2020-2021 Undergraduate Academic Catalog

Academic Programs

Designing the Baccalaureate Program - College of Art and Design

Lesley University College of Art and Design (LA+D) offers several Bachelor of Fine Arts (BFA) degree options including double majors, as well as a BA in Art. and BS in Design for User Experience. Each of our majors aims for the high professional standard that its designation implies. First, we expect our students to receive a well-rounded, high quality education that prepares them for life-long learning and for the many creative art-making challenges they will face. Second, we expect them to become experts in their chosen area of professional practice: to achieve a level of professional mastery in some area of their major or in related interdisciplinary activities. Third, we expect students to foster a critical and historical perspective on their work and to develop writing and speaking skills that allow them to clearly communicate that perspective. Fourth, we expect them to learn about business and professional practices in their major area of interest through course work, internships, and other professional contacts and experiences. Finally, we expect students to synthesize their studio and general education experiences as the capstone to their studies. This is accomplished through the presentation of a portfolio or exhibition evaluated by outside professionals and faculty.       

All LA+D BFA majors incorporate 42 credits of liberal arts coursework, roughly 2/3 of their load in required studio-based programming, and field-based experiences through a required internship program, and professional development coursework appropriate to the specific program of study. University-wide General Education Standards are designed to expand students' knowledge and experiences, not only through classroom learning, but through external experiences and interdisciplinary opportunities as well. These standards were developed 10 years ago with participation of all University faculty members. Each undergraduate program at Lesley University, including the studio BFA programs, strives to meet those standards with specific competencies through a combination of student experiences. Our General Education and Liberal Arts components are offered and taught by Lesley University faculty.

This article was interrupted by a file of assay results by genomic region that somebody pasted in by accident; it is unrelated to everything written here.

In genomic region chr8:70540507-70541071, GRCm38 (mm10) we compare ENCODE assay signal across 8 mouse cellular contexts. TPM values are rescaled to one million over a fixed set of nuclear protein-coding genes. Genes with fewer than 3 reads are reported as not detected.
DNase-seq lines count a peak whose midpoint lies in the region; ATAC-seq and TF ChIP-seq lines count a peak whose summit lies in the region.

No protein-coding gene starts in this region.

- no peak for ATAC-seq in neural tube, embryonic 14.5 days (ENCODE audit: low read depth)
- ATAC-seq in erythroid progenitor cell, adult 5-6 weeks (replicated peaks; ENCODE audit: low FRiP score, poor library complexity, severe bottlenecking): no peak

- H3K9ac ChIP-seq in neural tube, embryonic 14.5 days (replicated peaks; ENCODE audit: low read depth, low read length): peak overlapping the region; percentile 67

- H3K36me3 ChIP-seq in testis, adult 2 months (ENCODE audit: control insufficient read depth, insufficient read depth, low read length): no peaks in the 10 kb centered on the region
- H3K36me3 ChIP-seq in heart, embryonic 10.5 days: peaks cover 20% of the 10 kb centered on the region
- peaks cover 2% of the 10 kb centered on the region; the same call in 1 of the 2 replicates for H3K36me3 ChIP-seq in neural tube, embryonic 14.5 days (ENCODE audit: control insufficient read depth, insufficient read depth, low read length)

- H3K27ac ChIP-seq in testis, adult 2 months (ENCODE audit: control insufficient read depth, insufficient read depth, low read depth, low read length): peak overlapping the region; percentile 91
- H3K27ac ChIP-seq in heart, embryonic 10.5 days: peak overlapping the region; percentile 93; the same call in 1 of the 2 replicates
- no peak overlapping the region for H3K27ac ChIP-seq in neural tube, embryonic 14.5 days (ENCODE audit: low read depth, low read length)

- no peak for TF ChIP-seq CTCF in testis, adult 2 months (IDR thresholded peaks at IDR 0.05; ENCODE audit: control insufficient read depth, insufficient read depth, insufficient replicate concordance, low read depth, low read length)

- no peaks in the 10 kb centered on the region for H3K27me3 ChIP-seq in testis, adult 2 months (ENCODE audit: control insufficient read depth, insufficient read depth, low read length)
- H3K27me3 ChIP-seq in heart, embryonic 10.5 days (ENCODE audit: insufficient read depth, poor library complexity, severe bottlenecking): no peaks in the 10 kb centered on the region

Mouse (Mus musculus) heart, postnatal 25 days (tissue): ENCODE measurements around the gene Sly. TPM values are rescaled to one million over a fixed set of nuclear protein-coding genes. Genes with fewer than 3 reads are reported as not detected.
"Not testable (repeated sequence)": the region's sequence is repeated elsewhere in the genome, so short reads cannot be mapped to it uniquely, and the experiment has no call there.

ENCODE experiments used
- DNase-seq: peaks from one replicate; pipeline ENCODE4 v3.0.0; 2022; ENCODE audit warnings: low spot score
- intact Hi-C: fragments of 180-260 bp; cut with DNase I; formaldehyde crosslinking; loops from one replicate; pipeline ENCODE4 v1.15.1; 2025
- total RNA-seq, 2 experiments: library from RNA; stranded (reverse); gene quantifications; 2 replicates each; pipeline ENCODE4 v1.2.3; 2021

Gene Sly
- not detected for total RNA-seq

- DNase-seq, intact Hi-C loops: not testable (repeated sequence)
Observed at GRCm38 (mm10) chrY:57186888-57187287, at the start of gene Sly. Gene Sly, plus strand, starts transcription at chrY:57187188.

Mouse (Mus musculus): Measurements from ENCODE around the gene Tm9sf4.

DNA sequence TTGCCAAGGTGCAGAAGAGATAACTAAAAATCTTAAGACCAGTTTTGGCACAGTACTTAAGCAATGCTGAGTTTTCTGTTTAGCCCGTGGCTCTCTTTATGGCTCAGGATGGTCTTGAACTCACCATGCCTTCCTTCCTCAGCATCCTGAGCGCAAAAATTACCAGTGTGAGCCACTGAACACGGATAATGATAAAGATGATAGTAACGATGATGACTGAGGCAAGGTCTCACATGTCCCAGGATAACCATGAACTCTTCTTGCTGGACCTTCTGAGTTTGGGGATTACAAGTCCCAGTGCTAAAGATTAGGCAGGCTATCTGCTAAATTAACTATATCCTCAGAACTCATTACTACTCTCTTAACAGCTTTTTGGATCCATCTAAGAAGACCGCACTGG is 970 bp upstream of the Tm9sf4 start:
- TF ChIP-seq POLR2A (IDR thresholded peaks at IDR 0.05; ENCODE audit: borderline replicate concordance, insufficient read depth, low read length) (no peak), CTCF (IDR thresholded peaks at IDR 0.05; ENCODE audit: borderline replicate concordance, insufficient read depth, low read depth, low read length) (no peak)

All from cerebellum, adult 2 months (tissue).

Designing the Baccalaureate Program - College of Liberal Arts and Sciences

Every student in the College of Liberal Arts and Sciences completes a major that combines theory and practice by incorporating study in the liberal arts with field-based experience appropriate to the program of study. Education students seeking initial licensure in the Commonwealth of Massachusetts are required to have a liberal arts major in addition to their education major. The solid grounding in the content disciplines that students will teach better prepares them with the knowledge and predispositions to be effective teachers. Education students complete the Education Field Placement, in place of the Experiential Learning component of their liberal arts major. Non-education majors may also choose to double-major in two liberal arts disciplines, again by completing the requirements of each major. Liberal arts double-majors complete the Experiential Learning component for the major that has the greater number of credits. One of the internships should reflect the competencies of the second major. Students considering two majors should contact the respective divisions to determine the feasibility of their specific combination.

All majors incorporate liberal arts coursework and field-based experience appropriate to the program of study. The curriculum in all majors is designed to provide each student with in-depth professional and liberal arts preparation in one's chosen field of interest. Students may also combine majors and minors to develop skills and knowledge in multiple areas. Self-designed majors provide opportunities for self-directed individuals to fashion a unique program of study that best satisfies their interests and goals.

General Education at Lesley University


General education, including a foundation in the liberal arts, is the cornerstone of a university education. Its purpose is to develop in students the knowledge, skills, and character necessary to live thoughtful, ethical, and successful lives, both professionally and personally, and to foster a love of lifelong learning.

General education is a requirement at Lesley University and it is delivered with options for flexibility and choice. Lesley University considers past learning and experience when helping students shape their general education curriculum choices to best meet their individual needs. Courses to meet the liberal arts requirements of general education are available throughout the offerings of Lesley University.

General Education Learning Goals

Fundamental Base of Knowledge

Students will develop a fundamental base of knowledge necessary for all future academic study and professional preparation.

Critical Reasoning

Students will develop the ability to solve unfamiliar problems and generate new meaning.

Social Responsibility

Students will develop an understanding of the individual's role in the larger community and the natural world, and an awareness of the importance of involvement in the same.

Multiple Perspectives